I have met a lot of people in the sober space but two of my favs would have to be Kathryn Elliott Founder of The Alcohol Mindset Coach and Van Nguyen Owner of NA Bottle shop Sip & Enjoy.

From the moment I met them both, they have made me feel comfortable and supported on my sober journey. I have said this many times, but the sober journey can be lonely which is why I find comfort in knowing there are other women who are in my corner.

With that being said, I would love for you to meet these amazing women at their upcoming Reduce Booze for Boobs event. These power women are tackling the topic of booze and breast cancer, by generating awareness and discussion about the research and facts that currently exist, in the hope that you will share what you learn with friends and family.

Guest speaker Kathryn will be sharing her inspiring story on how she survived breast cancer and how sobriety has continued to help her overcome some of life’s most hardest challenges.

20% of the ticket purchase goes towards BCNA. 
For anyone who like to donate to the cause, you may do so in the link.


Link Below:

Reduce Booze for Boobs

Event Details 

The Event includes:

· Drink on arrival from Sip & Enjoy, Melbourne’s first non-alcoholic beverage bottle shop

· Nibbles provided (vegan, gluten-free available)

· Ticket to event will automatically enter you into the draw to win a prize pack valued at over $200

Saturday 15th October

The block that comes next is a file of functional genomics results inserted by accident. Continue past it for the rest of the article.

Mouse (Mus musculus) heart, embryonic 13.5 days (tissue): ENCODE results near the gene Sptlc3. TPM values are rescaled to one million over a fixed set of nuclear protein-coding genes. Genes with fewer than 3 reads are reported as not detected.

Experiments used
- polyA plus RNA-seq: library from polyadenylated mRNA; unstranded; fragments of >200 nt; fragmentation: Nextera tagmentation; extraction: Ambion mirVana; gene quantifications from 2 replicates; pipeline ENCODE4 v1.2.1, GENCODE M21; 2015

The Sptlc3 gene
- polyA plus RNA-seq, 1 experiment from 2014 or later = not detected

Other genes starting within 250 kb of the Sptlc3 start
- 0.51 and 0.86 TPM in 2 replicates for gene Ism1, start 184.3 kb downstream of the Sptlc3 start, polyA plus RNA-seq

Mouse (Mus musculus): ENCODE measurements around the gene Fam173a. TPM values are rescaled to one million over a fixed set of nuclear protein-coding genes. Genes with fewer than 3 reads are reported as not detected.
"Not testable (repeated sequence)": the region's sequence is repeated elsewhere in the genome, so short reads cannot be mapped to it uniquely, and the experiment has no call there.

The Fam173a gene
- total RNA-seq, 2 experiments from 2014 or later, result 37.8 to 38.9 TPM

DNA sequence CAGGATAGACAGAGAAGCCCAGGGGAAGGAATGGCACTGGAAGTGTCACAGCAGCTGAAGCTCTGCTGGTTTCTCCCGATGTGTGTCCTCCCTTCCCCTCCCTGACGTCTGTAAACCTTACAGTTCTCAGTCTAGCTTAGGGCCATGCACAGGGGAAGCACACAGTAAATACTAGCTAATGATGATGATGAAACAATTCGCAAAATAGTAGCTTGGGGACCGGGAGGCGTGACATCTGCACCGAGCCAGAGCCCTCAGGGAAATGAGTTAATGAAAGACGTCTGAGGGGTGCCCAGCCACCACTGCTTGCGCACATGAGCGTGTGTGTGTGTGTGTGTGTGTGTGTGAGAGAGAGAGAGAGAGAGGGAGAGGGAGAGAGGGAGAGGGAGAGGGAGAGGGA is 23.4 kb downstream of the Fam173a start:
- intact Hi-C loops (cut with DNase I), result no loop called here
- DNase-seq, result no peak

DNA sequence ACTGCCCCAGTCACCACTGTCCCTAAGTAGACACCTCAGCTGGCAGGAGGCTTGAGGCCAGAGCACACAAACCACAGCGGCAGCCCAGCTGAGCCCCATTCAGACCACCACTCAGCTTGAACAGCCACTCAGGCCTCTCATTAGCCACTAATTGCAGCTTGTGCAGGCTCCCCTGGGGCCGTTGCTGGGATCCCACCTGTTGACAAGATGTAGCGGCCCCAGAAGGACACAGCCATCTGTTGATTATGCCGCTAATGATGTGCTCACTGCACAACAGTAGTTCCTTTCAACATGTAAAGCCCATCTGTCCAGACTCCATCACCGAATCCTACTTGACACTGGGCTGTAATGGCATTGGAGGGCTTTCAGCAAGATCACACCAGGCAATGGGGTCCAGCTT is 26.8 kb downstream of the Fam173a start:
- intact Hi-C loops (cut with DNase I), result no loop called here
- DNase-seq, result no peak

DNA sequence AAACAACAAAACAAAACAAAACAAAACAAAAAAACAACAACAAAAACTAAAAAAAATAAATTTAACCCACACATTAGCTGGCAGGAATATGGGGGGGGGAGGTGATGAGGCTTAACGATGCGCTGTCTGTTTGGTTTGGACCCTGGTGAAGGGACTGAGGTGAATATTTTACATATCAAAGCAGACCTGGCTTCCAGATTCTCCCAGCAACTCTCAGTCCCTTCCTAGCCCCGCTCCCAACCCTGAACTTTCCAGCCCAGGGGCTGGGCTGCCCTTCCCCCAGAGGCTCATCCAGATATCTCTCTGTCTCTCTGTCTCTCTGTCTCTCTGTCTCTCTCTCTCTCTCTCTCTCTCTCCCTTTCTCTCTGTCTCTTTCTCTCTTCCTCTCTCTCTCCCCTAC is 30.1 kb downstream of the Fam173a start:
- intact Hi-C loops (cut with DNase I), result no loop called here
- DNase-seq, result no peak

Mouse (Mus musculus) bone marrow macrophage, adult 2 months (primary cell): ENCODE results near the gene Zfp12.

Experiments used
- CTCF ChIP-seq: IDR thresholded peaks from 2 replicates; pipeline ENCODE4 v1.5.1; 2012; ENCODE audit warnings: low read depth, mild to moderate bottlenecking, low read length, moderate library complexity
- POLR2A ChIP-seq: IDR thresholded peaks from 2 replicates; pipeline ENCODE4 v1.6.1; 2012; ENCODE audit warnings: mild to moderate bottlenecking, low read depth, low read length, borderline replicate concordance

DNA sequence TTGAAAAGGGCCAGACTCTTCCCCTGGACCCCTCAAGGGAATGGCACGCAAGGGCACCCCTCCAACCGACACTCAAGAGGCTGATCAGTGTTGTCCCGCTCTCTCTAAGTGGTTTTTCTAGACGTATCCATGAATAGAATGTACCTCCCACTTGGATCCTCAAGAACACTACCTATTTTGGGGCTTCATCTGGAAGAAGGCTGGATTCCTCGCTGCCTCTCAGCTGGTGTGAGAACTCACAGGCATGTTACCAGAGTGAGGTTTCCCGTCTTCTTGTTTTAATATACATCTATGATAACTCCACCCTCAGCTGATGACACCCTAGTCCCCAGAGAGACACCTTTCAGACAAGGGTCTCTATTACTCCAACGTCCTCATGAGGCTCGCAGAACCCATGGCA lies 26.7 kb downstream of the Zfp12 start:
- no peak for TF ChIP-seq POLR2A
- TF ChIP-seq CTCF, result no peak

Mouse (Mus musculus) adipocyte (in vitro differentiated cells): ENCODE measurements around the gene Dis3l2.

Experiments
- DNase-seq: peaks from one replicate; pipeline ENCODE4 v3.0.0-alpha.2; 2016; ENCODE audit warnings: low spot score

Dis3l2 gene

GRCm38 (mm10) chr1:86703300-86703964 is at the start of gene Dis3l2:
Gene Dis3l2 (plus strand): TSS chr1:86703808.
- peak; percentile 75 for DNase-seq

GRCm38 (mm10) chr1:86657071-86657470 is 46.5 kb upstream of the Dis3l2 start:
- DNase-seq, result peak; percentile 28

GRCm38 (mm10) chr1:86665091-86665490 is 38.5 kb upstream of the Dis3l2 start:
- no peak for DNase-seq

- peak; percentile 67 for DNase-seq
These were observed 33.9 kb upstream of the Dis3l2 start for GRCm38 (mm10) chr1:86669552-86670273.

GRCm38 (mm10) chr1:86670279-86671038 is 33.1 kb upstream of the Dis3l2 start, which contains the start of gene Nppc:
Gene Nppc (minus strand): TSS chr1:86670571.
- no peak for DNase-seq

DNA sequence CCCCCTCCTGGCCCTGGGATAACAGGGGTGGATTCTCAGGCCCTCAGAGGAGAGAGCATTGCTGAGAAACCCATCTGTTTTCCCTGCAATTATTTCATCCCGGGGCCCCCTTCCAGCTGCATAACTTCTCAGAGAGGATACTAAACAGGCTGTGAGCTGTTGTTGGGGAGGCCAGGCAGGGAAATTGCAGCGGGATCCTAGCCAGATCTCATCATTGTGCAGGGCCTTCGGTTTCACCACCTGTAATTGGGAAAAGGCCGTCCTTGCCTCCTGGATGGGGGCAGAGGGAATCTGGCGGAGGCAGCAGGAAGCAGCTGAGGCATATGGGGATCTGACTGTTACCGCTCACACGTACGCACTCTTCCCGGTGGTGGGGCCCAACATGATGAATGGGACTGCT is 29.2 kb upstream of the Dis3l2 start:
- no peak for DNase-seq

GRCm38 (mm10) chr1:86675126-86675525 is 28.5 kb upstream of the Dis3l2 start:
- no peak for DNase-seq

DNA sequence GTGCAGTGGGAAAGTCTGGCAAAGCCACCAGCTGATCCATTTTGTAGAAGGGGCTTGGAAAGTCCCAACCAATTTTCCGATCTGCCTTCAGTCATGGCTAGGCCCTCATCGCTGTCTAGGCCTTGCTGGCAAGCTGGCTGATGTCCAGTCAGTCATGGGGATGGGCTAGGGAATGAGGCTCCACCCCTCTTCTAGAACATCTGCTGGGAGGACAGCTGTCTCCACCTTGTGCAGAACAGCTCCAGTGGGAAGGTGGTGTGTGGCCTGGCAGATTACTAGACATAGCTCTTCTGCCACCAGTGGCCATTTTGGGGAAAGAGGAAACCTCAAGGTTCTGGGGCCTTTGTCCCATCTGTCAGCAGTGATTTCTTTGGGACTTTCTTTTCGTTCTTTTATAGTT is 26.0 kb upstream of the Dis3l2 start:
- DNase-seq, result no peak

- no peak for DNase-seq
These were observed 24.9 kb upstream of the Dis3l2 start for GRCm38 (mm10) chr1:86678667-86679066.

2pm – 4pm 
Located: Sip & Enjoy Melbourne 1st Non Alcoholic Drinks Store

5 Ways to get your sobriety confidence back!

I could give you all the tips on how to deal with triggers, so you don’t drink but realistically some of us will slip up in our sobriety and by slip ups I mean we will consciously drink. Depending if you had a good or bad night on the booze your slip up could be a one-time thing or sometimes it can take us a while to get back to our sobriety. You may even catch yourself thinking maybe sobriety isn’t for me anymore, maybe I am just a drinker now.

I want to tell you something, just because you had a drink doesn’t make you are a drinker. The problem when people slip up is they start to question their sober identity and start to seek confirmation that they are a drinker now. We are our worst critics so of course it’s easier for our egos to protect us and say well you better be honest with yourself maybe you aren’t cut out to be sober if you can’t do it 100%.

This is called a cognitive distortion which is when we seek out information that is consistent with old beliefs and ignore information which is inconsistent to this. For example, yes you had a slip up but what about all the days, months, or years that you have been sober. We all know how much work it takes to be sober, so are you just going to not appreciate everything you worked on prior to your slip up.  A similar scenario you get all distinctions on your assignments at uni and then you fail an assignment, it doesn’t mean you fail the subject because the distinctions still make up a percentage of your whole mark and so does the fail. So my biggest advice to you is don’t get stuck in the labels and remember why you are on this journey, not because you can’t drink, it’s because you want to enjoy life!

So here are 5 tips to get your sobriety confidence back!